British museums will return stolen royal relics from Ghana: The artifacts were stolen during the colonial rule

Artifacts in gold and silver that were taken from Ghana's Asante royal court during colonial times will be returned to the British Museum and the Victoria and Albert Museum, the palace and the museums announced.

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Under a long-term loan agreement, two British museums are returning looted gold and silver artifacts to Ghana as pressure mounts on British institutions to recover treasures looted during the British Empire’s global hegemony. “Items of gold and silver regalia associated with the Asante royal court will be displayed in Kumasi later this year as part of a long-term loan commitment by the British Museum and the Victoria and Albert Museum,” the museums said in a joint statement.

The decision by Ghana to accept the objects for a long-term loan coincides with a growing global movement among museums and other institutions to restore African artefacts that were once owned by Belgium, France, Britain, and other former colonial powers. Among the many artefacts that are being returned are cast gold soul-washers’ badges, a gold peace pipe, and a 300-year-old Mponponso sword that is used in Asantehene swearing-in ceremonies.

The history behind the stolen artifacts

A total of 32 objects, 15 from the British Museum and 17 from the Victoria and Albert Museum, all in London, were removed after the third Anglo-Asante War in 1874.

They will be displayed in Kumasi, the seat of the Asantehene kingdom, at the Manhyia Palace Museum for up to six years, the royal palace said.

“Items of gold and silver regalia associated with the Asante royal court will be displayed in Kumasi later this year as part of a long-term loan commitment by the British Museum and the Victoria and Albert Museum,” the museums said in a joint statement.”Many of these items will be seen in Ghana for the first time in 150 years.”

The repatriation coincides with three milestones in the Ashanti kingdom: the 150th anniversary of the 1874 war, the centenary celebration marking the return of one king, Asantehene Agyeman Prempeh I, from exile after he was banished, and the silver jubilee of the current king, Asantehene Osel Tutu II. It comes after almost half a century of discussions between Manhyia palace, especially with the British Museum. Asantehene Osel Tutu II appointed two technical advisors to facilitate the return: Ghanaian historian Ivor Agyeman- Duah and Scottish historian and former vice principal of the University of Glasgow, Malcolm McLeod. Additionally, Nigeria is negotiating the return of thousands of metal plaques, sculptures, and other artefacts that date from the 16th to the 18th century that were taken from the ancient Kingdom of Benin and are today housed in museums and the collections of art collectors in the US and Europe.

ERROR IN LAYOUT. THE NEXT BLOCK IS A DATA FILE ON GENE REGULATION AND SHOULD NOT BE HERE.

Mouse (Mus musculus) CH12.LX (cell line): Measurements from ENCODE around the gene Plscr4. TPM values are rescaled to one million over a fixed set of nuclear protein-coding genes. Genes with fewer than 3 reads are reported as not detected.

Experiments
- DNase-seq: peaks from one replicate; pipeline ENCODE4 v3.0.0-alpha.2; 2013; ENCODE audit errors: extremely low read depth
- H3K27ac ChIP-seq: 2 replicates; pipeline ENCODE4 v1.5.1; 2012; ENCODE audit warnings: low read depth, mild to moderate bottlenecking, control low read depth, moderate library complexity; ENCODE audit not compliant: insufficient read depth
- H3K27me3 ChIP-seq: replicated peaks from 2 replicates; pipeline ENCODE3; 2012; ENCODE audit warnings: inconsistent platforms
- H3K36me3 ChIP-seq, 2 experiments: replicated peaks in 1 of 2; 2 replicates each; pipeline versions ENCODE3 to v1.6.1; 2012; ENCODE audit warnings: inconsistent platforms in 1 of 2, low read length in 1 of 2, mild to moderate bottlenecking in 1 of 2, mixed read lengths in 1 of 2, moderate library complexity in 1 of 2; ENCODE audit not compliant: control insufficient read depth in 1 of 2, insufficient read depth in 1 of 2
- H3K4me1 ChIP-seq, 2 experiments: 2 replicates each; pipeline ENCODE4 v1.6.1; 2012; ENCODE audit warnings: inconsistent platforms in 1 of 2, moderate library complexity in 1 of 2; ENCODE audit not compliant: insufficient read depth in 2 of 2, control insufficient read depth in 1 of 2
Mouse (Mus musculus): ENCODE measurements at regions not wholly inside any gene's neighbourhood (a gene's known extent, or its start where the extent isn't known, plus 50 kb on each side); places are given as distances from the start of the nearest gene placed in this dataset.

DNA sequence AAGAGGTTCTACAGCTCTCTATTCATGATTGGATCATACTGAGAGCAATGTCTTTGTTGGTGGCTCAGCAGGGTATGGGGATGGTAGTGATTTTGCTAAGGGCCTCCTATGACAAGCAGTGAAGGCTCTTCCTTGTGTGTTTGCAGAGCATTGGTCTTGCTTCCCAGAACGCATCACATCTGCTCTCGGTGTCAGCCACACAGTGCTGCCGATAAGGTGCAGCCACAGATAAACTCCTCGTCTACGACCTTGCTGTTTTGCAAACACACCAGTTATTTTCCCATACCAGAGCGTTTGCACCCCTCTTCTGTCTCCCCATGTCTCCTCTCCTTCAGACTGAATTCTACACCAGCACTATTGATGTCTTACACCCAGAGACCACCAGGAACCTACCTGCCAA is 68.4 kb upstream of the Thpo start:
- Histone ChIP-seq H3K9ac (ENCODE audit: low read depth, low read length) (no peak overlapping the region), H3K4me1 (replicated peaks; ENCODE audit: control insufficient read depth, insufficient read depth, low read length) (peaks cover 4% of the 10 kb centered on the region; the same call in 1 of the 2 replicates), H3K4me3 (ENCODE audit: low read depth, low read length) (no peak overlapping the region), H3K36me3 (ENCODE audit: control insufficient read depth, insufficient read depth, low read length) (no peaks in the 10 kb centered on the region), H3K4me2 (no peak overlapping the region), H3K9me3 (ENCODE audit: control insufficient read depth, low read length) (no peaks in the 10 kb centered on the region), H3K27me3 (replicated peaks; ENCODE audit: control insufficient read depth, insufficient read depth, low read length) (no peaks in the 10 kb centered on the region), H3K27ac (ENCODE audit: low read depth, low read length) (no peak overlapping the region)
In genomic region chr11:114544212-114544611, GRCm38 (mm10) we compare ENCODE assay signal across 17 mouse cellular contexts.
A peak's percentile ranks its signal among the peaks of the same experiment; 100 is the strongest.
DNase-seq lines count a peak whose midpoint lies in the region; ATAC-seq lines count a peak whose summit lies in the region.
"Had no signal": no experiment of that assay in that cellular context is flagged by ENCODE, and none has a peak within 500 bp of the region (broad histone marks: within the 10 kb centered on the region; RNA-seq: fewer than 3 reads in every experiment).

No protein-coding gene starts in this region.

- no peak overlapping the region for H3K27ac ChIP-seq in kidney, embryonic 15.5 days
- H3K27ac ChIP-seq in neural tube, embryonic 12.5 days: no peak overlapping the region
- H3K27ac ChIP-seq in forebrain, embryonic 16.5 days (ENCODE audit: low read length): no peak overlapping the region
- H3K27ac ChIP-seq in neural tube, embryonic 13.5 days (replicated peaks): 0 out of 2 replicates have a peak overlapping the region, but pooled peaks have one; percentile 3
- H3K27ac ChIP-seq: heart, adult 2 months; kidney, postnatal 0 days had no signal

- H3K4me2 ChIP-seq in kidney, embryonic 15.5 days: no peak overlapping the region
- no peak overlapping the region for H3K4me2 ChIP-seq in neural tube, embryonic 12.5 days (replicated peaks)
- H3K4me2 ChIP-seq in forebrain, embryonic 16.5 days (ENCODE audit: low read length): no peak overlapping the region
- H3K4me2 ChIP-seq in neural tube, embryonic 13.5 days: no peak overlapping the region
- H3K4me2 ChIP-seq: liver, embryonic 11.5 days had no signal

Further information regarding the return of the artifacts

Twelve valuables and works of art that had been taken from the capital of the erstwhile Kingdom of Dahomey in 1892 by French colonial soldiers were given to the nearby Benin republic two years ago. The return of the treasures to Ghana comes amid ongoing pressure on Britain from Greece over the Parthenon Marbles. The sculptures were removed from the Parthenon temple at the Acropolis in Greece in the early 19th century by British diplomat Thomas Bruce, the earl of Elgin. Britain disputes Athens’ claim that the marbles were stolen, and the matter has been a point of disagreement between the two nations for many years.

By: Gursharan Kaur

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